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#1 ChaseChrome

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Posted 19 April 2013 - 11:06 AM

 

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Wind power opponents may be blowing hot air

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Photo by Tim Wilson via Flickr

Opposition to windmills often centres on health effects, but what is it about wind power that causes people to feel ill? According to recent research, it may not be the infrasound from wind-energy installations but, oddly enough, the warnings from opponents.

For a study published in the American Psychological Association’s Health Psychology journal, researchers from New Zealand’s University of Auckland showed readily available anti-wind-power film footage to 27 people. Another 27 were shown interviews with experts who said infrasound, such as that created by wind turbines, can’t directly cause negative health effects. Subjects were then told they would be exposed to two 10-minute periods of infrasound, but were actually only exposed to one.

After both real and “sham” exposure, people in the first group were far more likely to report negative symptoms than those in the second. In fact, subjects in the second group reported “no symptomatic changes” after either exposure. According to the researchers, “Results suggest psychological expectations could explain the link between wind turbine exposure and health complaints.”

Another study, which has yet to be published, shows people living near wind-power installations report more health problems during anti-wind campaigns. Researchers from Australia’s Sydney University found only 120 complaints from people living within five kilometres of the country’s 49 wind farms between 1993 and 2012. But 68 per cent were from people living near five wind farms targeted by anti-wind-farm groups, and 82 per cent occurred after 2009, when wind-energy opponents started highlighting health scares in their campaigns.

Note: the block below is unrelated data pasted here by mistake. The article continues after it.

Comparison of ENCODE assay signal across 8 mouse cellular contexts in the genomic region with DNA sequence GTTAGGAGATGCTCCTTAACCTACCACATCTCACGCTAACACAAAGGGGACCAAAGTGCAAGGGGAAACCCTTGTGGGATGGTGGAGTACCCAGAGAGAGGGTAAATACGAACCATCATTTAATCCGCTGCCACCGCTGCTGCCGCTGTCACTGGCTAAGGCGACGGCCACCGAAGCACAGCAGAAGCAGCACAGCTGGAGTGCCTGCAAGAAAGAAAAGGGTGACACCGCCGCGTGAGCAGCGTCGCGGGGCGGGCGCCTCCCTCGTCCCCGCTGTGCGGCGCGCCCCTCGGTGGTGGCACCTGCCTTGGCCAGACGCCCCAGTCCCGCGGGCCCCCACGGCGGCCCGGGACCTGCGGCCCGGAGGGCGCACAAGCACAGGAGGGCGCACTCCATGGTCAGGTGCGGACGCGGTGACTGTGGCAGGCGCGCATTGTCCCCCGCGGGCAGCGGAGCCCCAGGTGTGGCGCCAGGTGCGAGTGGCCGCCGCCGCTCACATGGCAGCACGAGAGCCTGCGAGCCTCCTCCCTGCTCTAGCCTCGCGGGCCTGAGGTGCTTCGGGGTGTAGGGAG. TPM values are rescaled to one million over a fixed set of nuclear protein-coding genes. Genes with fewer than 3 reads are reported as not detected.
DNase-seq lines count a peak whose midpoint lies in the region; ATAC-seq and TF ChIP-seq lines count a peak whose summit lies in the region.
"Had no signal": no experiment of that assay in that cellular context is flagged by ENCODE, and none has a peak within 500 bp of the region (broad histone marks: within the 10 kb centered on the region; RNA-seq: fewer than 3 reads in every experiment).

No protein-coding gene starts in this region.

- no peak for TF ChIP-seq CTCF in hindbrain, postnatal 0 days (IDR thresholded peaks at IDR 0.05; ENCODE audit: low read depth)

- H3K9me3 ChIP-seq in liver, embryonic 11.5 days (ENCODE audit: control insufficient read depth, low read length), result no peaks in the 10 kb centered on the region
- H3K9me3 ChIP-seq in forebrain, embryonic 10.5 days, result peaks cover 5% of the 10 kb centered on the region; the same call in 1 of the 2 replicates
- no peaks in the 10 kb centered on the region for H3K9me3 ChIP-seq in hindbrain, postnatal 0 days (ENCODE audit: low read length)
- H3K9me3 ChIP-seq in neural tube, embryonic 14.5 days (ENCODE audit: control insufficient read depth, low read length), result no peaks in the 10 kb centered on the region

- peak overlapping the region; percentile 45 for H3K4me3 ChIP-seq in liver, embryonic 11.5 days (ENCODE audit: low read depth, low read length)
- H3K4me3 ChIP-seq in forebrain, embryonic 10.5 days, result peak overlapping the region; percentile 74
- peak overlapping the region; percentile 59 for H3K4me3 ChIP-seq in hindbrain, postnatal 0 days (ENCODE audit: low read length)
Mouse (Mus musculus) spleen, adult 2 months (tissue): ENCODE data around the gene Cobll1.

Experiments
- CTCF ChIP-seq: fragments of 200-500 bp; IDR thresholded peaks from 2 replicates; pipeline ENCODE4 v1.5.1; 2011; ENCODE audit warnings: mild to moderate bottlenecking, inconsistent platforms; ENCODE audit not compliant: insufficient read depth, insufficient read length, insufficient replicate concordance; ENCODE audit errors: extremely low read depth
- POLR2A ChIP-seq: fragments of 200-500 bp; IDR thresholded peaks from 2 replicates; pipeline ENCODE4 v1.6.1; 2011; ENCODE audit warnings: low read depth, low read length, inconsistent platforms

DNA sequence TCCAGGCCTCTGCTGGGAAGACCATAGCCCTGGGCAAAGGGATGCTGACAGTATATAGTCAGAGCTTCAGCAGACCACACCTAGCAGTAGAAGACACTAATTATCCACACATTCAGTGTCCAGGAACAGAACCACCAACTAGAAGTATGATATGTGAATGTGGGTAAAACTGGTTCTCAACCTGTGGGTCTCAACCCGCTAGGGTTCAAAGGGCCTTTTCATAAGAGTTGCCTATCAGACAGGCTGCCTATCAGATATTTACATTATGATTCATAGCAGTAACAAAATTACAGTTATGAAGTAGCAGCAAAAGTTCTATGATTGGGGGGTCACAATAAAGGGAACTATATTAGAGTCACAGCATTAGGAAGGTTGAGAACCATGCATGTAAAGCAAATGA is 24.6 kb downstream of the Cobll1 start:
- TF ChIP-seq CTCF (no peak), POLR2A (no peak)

The power of suggestion can be extremely effective, especially when it comes to human health. Unfortunately, in the case of wind energy, this can delay or even stop wind-power installations that are a necessary part of the shift from polluting fossil fuels to clean energy, as has happened recently in Canada.

In fact, science shows that wind energy does not negatively affect human health in any significant way. An independent panel convened by the Massachusetts Department of Environmental Protection reviewed the available research and released a report last year. It found no scientific evidence to support most claims about “Wind Turbine Syndrome”, infrasound effects and harm blamed on wind power such as pain and stiffness, diabetes, high blood pressure, tinnitus, hearing impairment, cardiovascular disease and headache/migraine.

At worst, there is some evidence that wind installations may cause annoyance and sleep disruption. But most of the resulting minor effects can be overcome by regulations governing how close windmills are to residences. In Ontario, the required setback is 550 metres. At this distance, audible sound from windmills is normally below 40 decibels, which is about what you’d find in most bedrooms and living rooms.

On the other hand, we know that using fossil fuels for energy has profound effects on human health – and on the economy. The Canadian Medical Association reports that in 2008 air pollution in Canada was responsible for 21,000 premature deaths, 92,000 emergency room visits and 620,000 visits to a doctor’s office. And a new study by the Pembina Institute found that “health impact costs associated with burning coal for electricity in Alberta are close to $300 million annually.”

According to Pembina researchers, “Coal plants are a major source of toxic air contaminants, including mercury, nitrogen oxides, sulphur dioxide, and particulate matter. The study shows that in Alberta each year this pollution contributes to over 4,000 asthma episodes, over 700 emergency visits for respiratory and cardiovascular illnesses, and around 80 hospital admissions, with chronic exposures resulting in nearly 100 premature deaths.”